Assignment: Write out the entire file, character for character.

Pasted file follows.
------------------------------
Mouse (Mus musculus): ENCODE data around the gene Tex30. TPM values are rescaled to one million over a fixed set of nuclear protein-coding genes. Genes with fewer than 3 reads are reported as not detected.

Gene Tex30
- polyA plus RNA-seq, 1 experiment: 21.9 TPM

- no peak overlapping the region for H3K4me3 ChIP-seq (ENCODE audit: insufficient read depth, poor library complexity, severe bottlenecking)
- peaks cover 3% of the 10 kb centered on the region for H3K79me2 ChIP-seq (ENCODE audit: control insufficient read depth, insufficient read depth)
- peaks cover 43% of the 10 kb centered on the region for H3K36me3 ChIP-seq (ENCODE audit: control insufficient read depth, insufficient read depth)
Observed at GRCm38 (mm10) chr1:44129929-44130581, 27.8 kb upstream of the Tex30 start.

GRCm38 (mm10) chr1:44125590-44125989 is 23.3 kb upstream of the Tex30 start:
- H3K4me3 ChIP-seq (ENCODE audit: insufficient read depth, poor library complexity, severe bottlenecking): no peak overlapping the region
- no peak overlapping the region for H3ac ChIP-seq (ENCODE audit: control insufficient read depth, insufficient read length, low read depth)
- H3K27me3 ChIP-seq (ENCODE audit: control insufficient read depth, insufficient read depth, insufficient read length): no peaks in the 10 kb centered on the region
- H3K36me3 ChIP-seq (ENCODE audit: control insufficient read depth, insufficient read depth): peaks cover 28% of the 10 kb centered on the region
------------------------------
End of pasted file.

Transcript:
Mouse (Mus musculus): ENCODE data around the gene Tex30. TPM values are rescaled to one million over a fixed set of nuclear protein-coding genes. Genes with fewer than 3 reads are reported as not detected.

Gene Tex30
- polyA plus RNA-seq, 1 experiment: 21.9 TPM

- no peak overlapping the region for H3K4me3 ChIP-seq (ENCODE audit: insufficient read depth, poor library complexity, severe bottlenecking)
- peaks cover 3% of the 10 kb centered on the region for H3K79me2 ChIP-seq (ENCODE audit: control insufficient read depth, insufficient read depth)
- peaks cover 43% of the 10 kb centered on the region for H3K36me3 ChIP-seq (ENCODE audit: control insufficient read depth, insufficient read depth)
Observed at GRCm38 (mm10) chr1:44129929-44130581, 27.8 kb upstream of the Tex30 start.

GRCm38 (mm10) chr1:44125590-44125989 is 23.3 kb upstream of the Tex30 start:
- H3K4me3 ChIP-seq (ENCODE audit: insufficient read depth, poor library complexity, severe bottlenecking): no peak overlapping the region
- no peak overlapping the region for H3ac ChIP-seq (ENCODE audit: control insufficient read depth, insufficient read length, low read depth)
- H3K27me3 ChIP-seq (ENCODE audit: control insufficient read depth, insufficient read depth, insufficient read length): no peaks in the 10 kb centered on the region
- H3K36me3 ChIP-seq (ENCODE audit: control insufficient read depth, insufficient read depth): peaks cover 28% of the 10 kb centered on the region